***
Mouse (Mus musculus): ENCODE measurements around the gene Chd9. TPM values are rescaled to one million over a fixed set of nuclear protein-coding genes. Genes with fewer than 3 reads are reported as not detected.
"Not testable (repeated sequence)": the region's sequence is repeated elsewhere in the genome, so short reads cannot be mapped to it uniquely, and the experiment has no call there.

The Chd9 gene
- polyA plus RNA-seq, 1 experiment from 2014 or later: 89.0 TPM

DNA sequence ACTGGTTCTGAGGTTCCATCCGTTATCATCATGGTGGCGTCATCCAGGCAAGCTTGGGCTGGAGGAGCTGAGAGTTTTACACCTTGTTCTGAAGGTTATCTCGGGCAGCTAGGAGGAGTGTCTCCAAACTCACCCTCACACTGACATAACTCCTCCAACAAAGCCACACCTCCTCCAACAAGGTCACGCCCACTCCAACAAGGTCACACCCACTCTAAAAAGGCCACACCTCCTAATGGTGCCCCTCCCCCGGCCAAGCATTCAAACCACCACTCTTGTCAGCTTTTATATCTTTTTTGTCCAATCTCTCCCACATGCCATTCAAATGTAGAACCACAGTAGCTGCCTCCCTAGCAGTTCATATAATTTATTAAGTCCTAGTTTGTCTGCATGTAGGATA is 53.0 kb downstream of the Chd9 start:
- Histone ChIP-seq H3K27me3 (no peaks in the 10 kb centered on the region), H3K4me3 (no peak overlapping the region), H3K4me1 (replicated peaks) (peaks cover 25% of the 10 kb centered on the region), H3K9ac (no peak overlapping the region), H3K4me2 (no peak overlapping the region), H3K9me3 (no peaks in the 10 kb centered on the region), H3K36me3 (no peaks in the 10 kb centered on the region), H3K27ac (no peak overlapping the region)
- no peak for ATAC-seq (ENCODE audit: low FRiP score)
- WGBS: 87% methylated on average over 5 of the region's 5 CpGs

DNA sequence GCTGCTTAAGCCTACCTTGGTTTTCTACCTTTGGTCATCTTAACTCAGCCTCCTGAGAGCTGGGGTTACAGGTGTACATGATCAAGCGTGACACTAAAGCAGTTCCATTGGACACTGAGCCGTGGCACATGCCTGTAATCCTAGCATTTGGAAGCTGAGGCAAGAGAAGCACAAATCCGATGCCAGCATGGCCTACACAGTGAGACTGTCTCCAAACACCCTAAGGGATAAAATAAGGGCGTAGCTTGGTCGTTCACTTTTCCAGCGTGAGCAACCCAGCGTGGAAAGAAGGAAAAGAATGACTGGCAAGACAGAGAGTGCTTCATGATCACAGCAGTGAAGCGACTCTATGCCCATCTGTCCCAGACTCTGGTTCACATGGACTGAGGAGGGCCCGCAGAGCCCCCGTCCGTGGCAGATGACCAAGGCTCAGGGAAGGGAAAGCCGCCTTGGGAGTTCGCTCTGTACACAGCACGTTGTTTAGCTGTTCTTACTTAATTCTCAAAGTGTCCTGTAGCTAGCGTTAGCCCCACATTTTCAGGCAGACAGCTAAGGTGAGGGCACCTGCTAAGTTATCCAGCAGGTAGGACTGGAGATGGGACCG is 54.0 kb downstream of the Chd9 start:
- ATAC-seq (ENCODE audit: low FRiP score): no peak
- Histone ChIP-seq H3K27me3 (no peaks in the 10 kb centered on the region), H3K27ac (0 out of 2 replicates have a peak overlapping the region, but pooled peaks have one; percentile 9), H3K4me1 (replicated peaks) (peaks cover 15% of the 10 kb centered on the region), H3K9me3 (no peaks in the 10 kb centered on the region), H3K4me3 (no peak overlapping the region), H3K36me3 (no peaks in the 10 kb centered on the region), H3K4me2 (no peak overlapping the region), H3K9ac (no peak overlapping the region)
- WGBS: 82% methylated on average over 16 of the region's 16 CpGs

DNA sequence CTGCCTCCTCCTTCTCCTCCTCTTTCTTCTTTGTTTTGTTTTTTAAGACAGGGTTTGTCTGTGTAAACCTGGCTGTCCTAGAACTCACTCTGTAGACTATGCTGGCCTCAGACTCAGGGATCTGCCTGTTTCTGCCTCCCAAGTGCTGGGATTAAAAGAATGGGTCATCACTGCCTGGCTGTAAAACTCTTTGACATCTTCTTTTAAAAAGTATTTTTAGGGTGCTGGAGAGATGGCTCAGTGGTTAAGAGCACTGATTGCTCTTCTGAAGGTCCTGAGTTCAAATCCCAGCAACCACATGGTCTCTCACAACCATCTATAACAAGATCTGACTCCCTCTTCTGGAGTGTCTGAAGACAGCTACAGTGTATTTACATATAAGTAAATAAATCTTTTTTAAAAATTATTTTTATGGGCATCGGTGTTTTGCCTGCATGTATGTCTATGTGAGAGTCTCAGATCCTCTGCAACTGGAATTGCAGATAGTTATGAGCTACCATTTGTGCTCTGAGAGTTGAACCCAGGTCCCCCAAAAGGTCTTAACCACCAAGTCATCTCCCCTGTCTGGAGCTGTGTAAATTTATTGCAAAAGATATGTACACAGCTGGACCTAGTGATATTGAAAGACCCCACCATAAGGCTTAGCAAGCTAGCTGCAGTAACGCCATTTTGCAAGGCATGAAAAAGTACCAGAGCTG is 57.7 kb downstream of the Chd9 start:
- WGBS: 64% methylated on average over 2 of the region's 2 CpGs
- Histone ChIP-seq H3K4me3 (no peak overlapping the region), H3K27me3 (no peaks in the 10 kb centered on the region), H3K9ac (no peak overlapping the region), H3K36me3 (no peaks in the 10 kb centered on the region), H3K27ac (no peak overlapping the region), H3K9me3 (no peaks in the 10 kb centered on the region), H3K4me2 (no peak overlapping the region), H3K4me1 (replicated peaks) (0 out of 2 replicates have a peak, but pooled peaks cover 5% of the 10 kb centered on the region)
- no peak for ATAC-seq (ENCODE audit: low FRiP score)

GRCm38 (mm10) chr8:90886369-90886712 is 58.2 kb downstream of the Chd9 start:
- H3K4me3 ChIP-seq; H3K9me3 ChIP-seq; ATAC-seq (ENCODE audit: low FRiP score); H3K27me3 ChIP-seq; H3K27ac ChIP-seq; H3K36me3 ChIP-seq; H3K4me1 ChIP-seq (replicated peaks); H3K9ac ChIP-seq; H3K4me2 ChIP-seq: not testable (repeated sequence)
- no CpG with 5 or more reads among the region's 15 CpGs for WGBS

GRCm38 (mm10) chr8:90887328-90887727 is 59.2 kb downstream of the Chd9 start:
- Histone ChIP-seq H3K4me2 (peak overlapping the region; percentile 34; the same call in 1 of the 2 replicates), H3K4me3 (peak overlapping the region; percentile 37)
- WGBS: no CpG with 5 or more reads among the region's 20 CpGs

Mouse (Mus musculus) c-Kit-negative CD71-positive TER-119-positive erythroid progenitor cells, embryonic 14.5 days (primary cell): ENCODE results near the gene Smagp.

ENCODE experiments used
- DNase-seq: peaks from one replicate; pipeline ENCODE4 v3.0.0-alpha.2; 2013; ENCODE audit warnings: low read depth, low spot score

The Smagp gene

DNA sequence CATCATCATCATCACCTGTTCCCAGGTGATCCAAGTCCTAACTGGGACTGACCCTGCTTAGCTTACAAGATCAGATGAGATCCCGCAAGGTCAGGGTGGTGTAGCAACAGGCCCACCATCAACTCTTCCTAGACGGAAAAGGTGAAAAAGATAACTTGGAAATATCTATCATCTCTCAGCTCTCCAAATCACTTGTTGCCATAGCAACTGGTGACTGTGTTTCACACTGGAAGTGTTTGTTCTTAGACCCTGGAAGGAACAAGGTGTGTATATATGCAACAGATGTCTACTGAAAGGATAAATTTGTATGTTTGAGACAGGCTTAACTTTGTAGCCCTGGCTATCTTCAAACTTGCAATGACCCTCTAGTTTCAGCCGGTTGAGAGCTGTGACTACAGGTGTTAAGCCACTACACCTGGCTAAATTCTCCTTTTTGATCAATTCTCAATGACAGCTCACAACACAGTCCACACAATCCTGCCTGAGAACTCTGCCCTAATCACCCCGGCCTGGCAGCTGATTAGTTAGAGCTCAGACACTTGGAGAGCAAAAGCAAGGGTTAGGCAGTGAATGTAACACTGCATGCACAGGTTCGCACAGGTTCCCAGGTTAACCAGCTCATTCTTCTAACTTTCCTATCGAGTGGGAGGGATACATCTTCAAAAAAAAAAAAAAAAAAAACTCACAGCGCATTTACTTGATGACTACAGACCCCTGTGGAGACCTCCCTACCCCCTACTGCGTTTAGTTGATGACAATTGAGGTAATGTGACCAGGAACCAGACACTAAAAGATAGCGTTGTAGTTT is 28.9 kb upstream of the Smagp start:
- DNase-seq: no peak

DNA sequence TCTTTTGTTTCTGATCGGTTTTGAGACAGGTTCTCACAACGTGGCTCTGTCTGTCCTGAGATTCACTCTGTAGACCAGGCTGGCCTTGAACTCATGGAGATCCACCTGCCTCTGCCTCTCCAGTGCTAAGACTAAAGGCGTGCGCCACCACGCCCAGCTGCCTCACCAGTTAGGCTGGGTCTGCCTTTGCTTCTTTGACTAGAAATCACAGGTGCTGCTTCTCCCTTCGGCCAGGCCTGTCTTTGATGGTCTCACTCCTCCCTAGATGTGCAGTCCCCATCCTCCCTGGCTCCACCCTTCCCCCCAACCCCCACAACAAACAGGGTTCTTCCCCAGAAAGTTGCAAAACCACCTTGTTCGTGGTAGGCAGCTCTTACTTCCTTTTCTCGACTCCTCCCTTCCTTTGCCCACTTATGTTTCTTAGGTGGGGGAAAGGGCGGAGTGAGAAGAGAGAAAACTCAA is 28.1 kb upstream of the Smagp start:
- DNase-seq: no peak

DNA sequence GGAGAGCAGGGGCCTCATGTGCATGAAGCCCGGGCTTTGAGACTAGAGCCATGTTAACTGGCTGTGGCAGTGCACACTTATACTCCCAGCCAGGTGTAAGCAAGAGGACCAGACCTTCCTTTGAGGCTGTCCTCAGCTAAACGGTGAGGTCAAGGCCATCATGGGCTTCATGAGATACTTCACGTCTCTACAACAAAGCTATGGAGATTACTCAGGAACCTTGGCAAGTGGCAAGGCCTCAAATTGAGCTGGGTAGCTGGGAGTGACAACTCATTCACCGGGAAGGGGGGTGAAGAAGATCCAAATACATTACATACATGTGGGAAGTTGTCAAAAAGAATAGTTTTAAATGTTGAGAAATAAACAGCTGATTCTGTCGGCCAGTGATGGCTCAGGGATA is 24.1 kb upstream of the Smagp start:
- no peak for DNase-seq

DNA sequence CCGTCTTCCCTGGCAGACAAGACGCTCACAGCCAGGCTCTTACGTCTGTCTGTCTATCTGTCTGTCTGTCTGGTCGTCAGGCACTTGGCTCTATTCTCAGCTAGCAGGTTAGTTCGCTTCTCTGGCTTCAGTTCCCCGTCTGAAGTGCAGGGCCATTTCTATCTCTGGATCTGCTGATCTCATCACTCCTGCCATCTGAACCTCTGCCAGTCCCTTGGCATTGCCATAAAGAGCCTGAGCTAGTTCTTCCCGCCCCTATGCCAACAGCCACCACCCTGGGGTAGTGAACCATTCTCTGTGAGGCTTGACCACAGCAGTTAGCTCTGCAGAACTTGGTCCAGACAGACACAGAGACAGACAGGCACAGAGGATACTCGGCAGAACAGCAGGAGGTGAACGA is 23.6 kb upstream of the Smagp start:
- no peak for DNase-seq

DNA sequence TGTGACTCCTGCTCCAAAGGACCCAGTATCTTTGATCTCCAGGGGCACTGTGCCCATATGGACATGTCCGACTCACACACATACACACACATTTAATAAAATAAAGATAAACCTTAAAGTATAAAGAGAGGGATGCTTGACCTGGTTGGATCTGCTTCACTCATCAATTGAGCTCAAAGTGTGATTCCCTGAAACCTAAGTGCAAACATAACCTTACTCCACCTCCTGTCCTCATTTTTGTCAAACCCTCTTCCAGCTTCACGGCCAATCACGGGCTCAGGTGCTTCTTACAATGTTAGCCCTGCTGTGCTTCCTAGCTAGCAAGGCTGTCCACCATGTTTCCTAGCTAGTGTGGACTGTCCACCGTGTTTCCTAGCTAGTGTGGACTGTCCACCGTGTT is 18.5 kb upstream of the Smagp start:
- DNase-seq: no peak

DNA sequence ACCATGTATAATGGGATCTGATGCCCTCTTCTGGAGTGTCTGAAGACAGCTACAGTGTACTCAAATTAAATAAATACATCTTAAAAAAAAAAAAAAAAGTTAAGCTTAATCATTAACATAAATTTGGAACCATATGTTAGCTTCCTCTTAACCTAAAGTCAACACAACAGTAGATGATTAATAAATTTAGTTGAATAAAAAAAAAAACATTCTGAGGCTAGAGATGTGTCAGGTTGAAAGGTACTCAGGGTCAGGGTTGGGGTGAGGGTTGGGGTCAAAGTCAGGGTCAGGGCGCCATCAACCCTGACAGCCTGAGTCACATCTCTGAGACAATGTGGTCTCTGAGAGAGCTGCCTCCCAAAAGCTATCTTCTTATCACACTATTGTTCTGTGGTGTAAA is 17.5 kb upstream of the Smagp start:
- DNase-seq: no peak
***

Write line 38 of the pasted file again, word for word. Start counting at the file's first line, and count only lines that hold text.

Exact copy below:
- DNase-seq: no peak